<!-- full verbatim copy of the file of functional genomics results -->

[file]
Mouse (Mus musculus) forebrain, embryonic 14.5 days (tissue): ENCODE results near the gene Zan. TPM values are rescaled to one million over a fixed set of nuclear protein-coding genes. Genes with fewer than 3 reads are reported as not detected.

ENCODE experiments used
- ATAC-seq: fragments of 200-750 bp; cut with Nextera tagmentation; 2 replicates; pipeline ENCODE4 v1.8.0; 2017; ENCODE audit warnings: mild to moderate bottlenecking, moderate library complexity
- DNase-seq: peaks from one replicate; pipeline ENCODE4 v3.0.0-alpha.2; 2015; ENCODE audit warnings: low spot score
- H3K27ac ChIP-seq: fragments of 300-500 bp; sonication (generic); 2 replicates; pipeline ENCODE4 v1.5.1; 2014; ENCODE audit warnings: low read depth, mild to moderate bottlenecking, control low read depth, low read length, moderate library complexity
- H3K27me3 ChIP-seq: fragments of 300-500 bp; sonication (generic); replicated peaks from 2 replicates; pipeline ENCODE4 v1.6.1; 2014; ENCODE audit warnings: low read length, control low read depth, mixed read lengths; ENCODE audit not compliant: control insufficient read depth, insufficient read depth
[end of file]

Mouse (Mus musculus) forebrain, embryonic 14.5 days (tissue): ENCODE results near the gene Zan. TPM values are rescaled to one million over a fixed set of nuclear protein-coding genes. Genes with fewer than 3 reads are reported as not detected.

ENCODE experiments used
- ATAC-seq: fragments of 200-750 bp; cut with Nextera tagmentation; 2 replicates; pipeline ENCODE4 v1.8.0; 2017; ENCODE audit warnings: mild to moderate bottlenecking, moderate library complexity
- DNase-seq: peaks from one replicate; pipeline ENCODE4 v3.0.0-alpha.2; 2015; ENCODE audit warnings: low spot score
- H3K27ac ChIP-seq: fragments of 300-500 bp; sonication (generic); 2 replicates; pipeline ENCODE4 v1.5.1; 2014; ENCODE audit warnings: low read depth, mild to moderate bottlenecking, control low read depth, low read length, moderate library complexity
- H3K27me3 ChIP-seq: fragments of 300-500 bp; sonication (generic); replicated peaks from 2 replicates; pipeline ENCODE4 v1.6.1; 2014; ENCODE audit warnings: low read length, control low read depth, mixed read lengths; ENCODE audit not compliant: control insufficient read depth, insufficient read depth